What’s your motto?

April 20, 2016, 10:37 am

If you look on social media sites, you will see a lot of sayings and affirmations. Things like, “Be the change you want to see in the world.” Or “All you need is love,” or “Don’t sweat the small stuff.” Much of this is good advice. Perhaps not surprisingly, I don’t often see the mottoes that might describe things that clients struggle with.

If you have anxiety, the motto might be something like “Bad things happen all the time,” or maybe, “Other people can’t be trusted,” or “Be careful!” or… well, you get the idea. For depression, “You suck,” “You’re a failure,” “Things always go wrong and it’s your fault,” “It will never get better,” and other nasty snippets of despair.

Cognitive-behavioural therapists call these thoughts “cognitive errors.” People are often surprised by this: the thoughts are mistakes. They are wrong. They are lies. You may have seen the hashtag #depressionlies. Well, so does anxiety. A lot of the common cultural beliefs around relationships, or parenting, or grief, are also lies. (That old song, about if you love someone you never have to say you’re sorry? Totally wrong.)

We all also have thoughts that are deep and central to how we perceive the world, usually established early in life. These are core beliefs. The power in these core beliefs is that they feel like they are true, an accurate perception of yourself, other people, and the world in general. Often such beliefs are perfectly healthy and reasonable. Sometimes, however, the core beliefs are nasty. “I am fundamentally unloveable,” for example. Or, “Everybody lies,” (to quote Dr. House!), or “The worst always happens,” or “If I am not perfect, I am worthless.” For anyone who lives their lives by such damaging principles, the world is a nasty place. It’s very, very difficult to be happy.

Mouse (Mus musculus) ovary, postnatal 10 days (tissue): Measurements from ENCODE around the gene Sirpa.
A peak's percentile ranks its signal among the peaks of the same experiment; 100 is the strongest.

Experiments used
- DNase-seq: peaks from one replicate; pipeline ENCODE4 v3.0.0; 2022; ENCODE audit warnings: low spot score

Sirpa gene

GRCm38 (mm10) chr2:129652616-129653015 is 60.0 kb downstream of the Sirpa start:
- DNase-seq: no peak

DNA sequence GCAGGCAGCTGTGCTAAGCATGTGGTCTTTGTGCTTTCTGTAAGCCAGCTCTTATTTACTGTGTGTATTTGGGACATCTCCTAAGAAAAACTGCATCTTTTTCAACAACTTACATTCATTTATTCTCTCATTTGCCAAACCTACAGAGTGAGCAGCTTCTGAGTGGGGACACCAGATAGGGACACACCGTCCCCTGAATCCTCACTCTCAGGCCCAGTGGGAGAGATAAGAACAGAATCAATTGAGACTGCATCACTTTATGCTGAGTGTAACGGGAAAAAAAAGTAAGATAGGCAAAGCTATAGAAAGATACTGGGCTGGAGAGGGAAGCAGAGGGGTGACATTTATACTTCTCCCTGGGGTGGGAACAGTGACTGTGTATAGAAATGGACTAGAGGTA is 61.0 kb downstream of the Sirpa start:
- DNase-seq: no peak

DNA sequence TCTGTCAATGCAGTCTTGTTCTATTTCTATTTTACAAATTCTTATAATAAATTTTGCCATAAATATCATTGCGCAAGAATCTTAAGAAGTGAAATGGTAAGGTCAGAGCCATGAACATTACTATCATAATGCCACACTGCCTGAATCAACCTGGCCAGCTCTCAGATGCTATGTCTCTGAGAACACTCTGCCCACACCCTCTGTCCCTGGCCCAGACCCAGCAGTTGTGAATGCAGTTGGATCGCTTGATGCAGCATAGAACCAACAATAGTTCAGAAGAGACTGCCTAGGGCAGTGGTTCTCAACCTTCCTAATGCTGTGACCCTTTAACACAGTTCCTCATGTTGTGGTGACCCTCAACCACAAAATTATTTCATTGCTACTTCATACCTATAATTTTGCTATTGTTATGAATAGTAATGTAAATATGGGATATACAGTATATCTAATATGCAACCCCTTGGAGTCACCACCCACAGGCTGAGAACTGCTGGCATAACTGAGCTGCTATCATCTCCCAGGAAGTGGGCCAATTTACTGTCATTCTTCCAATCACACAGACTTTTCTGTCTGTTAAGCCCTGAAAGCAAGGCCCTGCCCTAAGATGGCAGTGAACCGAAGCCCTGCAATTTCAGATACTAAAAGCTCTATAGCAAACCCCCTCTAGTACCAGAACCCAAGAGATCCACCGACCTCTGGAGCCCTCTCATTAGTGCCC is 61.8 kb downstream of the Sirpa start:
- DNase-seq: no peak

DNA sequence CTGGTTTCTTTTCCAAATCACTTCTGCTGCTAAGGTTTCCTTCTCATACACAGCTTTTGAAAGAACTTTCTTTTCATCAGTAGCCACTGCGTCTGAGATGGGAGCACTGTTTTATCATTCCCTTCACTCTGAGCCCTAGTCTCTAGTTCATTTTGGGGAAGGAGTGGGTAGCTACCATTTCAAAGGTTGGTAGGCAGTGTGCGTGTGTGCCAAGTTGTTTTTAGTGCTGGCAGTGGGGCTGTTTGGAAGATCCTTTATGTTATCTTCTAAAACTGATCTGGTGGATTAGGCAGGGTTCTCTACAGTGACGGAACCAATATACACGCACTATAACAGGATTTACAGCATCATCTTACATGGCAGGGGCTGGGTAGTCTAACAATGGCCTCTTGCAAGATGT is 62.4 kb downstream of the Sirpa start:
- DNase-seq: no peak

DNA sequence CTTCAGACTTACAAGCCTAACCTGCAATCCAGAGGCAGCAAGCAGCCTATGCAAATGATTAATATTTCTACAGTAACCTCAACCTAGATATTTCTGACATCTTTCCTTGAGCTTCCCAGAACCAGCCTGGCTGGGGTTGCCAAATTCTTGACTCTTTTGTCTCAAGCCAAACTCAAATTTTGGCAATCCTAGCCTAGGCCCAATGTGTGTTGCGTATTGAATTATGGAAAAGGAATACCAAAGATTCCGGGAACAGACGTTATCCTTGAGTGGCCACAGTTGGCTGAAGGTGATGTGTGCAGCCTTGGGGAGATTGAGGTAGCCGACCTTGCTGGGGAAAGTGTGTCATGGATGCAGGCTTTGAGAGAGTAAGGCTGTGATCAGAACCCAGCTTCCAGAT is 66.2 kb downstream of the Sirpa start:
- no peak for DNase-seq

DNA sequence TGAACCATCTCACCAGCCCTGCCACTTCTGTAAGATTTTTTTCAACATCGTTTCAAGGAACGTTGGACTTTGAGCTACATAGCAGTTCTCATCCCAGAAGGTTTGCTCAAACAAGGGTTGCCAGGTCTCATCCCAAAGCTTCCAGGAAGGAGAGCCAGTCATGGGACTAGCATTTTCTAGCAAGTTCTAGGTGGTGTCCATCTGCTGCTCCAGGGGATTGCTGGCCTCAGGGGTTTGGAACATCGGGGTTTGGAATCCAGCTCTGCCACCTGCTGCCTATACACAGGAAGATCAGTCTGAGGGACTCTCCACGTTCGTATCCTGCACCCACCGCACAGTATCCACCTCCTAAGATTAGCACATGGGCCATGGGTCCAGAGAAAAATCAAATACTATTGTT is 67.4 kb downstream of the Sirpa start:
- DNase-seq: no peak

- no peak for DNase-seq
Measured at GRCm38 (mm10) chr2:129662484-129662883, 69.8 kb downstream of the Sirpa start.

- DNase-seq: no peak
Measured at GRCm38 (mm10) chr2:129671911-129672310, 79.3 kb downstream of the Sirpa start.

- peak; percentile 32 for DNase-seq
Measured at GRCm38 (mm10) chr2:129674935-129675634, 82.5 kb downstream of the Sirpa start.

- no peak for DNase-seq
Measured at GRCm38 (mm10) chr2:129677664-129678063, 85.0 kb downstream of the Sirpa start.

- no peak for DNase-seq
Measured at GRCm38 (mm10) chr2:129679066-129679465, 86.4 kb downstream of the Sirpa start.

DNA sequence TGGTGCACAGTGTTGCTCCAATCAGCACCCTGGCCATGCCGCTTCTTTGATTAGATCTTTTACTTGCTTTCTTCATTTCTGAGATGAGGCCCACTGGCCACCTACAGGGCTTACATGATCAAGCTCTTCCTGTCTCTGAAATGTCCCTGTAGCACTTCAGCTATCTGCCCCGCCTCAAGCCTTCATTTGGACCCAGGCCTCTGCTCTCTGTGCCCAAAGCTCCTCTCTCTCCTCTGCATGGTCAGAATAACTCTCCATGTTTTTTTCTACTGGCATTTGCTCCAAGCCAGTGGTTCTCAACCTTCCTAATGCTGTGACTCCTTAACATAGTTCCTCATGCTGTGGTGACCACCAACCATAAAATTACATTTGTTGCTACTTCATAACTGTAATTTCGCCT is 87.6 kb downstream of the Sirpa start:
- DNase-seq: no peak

Fortunately, therapy can help. The worst doesn’t always happen. Really, it doesn’t. If you believe something, however, you will be looking for evidence to support your belief, and ignoring evidence that does not. We all do that as human beings, it’s called the fundamental attribution error. Get two people together with opposing political views, and watch it in action!

But the job of the therapist is to point out times when a belief like, “The worst always happens,” hasn’t been true. A black and white thought like that is never true 100% of the time. It just isn’t possible. So finding the exceptions starts to challenge the belief. Also, simply knowing that believing such a thing leads to unhappiness, and anxiety, begins to start a process of questioning. Does it help me to believe this? What am I losing out on if I continue to believe this is completely true? Does it fit with how I want my life to be?

Of course, your therapist should not be a Pollyanna. No reasonable person can believe that the worst never happens. That’s just another black and white, unreasonable belief, albeit a nicer one. A more balanced thought is the goal. How about, “Sometimes good things happen, especially if I work towards positive goals.” Or, “If something bad happens, I can get support, ask for help, and look after myself so I can cope with it as best as possible.” These aren’t succinct life mottos, but they are reasonable, realistic, and part of the treatment for anxiety, depression, and general unhappiness.